Smile if you get a COVID vaccine, it will hurt less

By Cara Murez
HealthDay Reporter

FRIDAY, December 4, 2020 (HealthDay News) – Could a genuine smile be the key to a less painful vaccination? Researchers from the University of California, Irvine say yes.

That heartfelt smile, which brings out the corners of the mouth and causes crow’s feet around the eyes, can reduce pain from a needle injection by as much as 40% and also tone down a stressful needle-related physiological response by lowering the heart rate, the researchers said.

Surprisingly, a grimace also triggered the same reactions. A poker face didn’t work.

“When people are confronted with suffering or pleasure, they make remarkably similar facial expressions that activate the eye muscles, lift the cheeks and expose the teeth,” says researcher Sarah Pressman, a professor of psychological science.

“We found that these movements, unlike a neutral expression, are beneficial in reducing discomfort and stress,” Pressman said in a university press release.

That’s news that people may be able to use right away as the rollout of a two-part COVID-19 vaccine begins this winter.

The study included 231 people who reported their levels of pain, emotion, and anxiety when injected with saline using a 25 gauge needle, the type most commonly used in a flu shot.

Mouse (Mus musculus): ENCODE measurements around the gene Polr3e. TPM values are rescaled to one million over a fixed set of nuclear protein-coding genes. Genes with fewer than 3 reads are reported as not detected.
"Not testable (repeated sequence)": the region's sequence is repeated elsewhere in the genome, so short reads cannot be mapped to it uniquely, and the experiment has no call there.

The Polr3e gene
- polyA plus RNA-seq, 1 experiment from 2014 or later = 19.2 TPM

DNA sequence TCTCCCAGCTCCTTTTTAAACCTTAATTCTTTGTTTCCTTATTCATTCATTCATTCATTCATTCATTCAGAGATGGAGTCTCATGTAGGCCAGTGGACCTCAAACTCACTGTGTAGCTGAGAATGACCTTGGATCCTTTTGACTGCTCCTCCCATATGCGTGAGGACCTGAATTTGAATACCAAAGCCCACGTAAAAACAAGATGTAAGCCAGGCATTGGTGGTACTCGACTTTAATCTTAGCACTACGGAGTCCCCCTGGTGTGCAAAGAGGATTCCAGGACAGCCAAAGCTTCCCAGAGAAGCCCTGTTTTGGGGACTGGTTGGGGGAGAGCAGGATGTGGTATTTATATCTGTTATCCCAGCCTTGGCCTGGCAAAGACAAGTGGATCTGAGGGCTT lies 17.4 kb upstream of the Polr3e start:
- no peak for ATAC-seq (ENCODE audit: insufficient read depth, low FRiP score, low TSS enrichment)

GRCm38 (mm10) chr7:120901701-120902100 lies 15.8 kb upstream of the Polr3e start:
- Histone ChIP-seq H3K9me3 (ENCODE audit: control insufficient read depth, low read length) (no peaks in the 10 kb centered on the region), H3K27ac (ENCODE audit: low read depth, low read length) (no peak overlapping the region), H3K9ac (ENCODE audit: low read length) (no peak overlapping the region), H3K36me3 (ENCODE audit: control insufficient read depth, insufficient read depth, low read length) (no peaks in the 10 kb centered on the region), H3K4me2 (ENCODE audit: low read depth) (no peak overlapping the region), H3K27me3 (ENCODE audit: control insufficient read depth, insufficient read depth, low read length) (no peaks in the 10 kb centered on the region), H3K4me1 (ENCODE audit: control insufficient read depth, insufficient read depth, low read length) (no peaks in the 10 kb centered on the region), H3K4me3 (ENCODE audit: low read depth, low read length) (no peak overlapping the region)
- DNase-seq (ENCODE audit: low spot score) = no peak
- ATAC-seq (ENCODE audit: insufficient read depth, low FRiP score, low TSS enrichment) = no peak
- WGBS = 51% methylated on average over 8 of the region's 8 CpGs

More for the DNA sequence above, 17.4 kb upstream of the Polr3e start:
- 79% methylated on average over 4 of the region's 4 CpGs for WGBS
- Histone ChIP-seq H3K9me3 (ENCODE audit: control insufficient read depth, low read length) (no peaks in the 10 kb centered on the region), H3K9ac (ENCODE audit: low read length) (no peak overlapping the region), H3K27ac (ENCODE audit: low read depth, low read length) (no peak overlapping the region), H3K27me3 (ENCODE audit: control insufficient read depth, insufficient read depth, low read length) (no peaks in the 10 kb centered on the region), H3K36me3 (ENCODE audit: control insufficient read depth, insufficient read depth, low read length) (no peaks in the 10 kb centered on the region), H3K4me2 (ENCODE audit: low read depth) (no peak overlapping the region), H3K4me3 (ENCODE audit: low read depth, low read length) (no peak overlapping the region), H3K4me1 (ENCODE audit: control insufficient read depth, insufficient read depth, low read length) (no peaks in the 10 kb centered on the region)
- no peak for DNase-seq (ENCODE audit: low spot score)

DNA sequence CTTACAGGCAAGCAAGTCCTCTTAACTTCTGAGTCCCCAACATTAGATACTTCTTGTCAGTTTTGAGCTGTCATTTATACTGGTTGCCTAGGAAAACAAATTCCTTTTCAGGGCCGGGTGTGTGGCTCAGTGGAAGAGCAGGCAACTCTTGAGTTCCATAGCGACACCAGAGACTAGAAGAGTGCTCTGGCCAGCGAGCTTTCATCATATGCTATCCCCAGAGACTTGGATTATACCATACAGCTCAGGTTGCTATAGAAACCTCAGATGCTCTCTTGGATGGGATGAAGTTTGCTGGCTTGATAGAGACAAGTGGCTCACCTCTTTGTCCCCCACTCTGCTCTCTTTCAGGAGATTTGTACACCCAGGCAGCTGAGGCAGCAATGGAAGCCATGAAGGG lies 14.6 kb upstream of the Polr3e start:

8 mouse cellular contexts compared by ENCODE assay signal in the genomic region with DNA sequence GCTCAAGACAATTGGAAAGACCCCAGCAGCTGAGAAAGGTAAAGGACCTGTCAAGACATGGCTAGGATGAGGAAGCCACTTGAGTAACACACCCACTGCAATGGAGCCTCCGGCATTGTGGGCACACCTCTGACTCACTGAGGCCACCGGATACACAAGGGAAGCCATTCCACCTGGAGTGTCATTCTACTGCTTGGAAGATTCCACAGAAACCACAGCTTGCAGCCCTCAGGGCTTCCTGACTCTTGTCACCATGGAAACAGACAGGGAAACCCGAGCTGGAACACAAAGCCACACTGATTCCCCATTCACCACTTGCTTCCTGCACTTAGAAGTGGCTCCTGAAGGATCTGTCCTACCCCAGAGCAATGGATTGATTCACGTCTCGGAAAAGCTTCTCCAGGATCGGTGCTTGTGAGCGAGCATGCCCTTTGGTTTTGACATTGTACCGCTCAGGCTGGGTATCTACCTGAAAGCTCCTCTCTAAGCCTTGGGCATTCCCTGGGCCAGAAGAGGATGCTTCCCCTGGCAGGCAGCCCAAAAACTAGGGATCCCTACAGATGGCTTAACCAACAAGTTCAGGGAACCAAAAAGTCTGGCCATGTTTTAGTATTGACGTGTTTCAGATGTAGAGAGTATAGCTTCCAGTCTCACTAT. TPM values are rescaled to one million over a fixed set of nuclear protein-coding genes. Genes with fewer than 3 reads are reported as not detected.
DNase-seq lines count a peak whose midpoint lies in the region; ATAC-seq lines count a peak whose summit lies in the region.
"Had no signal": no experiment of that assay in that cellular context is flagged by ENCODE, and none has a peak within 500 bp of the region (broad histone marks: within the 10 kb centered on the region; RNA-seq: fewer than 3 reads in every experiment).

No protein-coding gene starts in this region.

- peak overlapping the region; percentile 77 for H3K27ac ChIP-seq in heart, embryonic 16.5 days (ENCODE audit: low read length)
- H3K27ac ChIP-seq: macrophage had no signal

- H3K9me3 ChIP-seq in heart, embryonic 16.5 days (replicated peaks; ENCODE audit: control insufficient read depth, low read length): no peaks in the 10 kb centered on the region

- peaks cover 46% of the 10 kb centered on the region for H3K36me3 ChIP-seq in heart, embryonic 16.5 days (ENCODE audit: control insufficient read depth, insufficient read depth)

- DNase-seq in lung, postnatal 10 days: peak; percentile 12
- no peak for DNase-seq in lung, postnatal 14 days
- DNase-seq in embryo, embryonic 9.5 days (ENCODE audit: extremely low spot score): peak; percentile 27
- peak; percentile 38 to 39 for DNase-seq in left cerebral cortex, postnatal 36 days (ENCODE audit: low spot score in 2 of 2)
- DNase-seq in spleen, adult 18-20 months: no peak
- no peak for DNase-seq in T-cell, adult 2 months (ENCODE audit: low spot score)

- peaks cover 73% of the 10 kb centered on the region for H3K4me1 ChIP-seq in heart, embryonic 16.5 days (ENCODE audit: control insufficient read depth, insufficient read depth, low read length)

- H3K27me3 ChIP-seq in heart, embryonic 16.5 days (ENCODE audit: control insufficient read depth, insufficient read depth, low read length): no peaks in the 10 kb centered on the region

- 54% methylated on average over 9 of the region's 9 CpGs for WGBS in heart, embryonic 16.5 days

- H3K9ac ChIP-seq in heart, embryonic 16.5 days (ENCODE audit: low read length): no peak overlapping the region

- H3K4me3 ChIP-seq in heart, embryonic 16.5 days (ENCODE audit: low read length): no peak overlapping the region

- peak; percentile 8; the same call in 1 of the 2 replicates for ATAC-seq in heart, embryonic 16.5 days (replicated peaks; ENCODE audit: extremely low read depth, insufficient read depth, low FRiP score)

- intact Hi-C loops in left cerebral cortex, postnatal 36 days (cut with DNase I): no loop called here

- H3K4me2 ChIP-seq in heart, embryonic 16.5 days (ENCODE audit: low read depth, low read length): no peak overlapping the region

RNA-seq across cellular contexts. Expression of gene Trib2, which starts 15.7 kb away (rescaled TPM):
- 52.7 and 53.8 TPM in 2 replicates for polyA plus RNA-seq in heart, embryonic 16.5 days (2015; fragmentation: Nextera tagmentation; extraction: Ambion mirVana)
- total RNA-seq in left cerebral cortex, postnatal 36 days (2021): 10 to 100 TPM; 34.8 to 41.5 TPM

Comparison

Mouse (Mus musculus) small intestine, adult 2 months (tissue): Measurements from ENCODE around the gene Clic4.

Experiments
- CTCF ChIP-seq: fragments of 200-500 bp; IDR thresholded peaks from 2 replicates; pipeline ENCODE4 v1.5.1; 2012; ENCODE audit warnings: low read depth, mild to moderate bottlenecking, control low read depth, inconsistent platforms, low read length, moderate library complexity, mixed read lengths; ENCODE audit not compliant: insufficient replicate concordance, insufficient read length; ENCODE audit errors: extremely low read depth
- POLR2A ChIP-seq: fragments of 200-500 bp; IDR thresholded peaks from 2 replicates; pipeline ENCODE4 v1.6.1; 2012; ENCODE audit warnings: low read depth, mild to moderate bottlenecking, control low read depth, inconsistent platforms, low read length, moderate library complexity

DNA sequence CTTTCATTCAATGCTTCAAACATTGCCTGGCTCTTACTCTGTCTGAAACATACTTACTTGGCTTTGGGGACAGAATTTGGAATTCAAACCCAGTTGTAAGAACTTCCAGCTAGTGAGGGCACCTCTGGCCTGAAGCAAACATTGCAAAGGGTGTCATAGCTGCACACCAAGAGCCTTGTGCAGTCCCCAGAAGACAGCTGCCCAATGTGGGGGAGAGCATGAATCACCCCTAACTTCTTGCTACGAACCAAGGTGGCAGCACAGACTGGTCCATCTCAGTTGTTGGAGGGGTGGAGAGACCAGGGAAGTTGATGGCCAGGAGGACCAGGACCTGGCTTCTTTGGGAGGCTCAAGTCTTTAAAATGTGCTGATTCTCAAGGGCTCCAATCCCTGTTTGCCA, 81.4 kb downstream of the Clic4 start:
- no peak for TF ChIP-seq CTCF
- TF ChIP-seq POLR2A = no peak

Participants were asked to express a genuine smile, a fake smile, a grimace, or a neutral expression. Those who kept smiling or grimacing told the researchers that the shot hurt only half as much as the neutral group.

“Our study demonstrates a simple, free, and clinically meaningful method to make needle injection less terrible,” said Pressman. “Given the numerous anxiety and pain-inducing situations encountered in medical practice, we hope that an understanding of how and when smiling and grimacing helps promote effective pain reduction strategies that result in better patient experiences.”

The findings were published online in the journal Emotion.

More information

The U.S. Centers for Disease Control and Prevention have more information on COVID-19 vaccine research.

SOURCE: University of California, Irvine, press release, December 1, 2020

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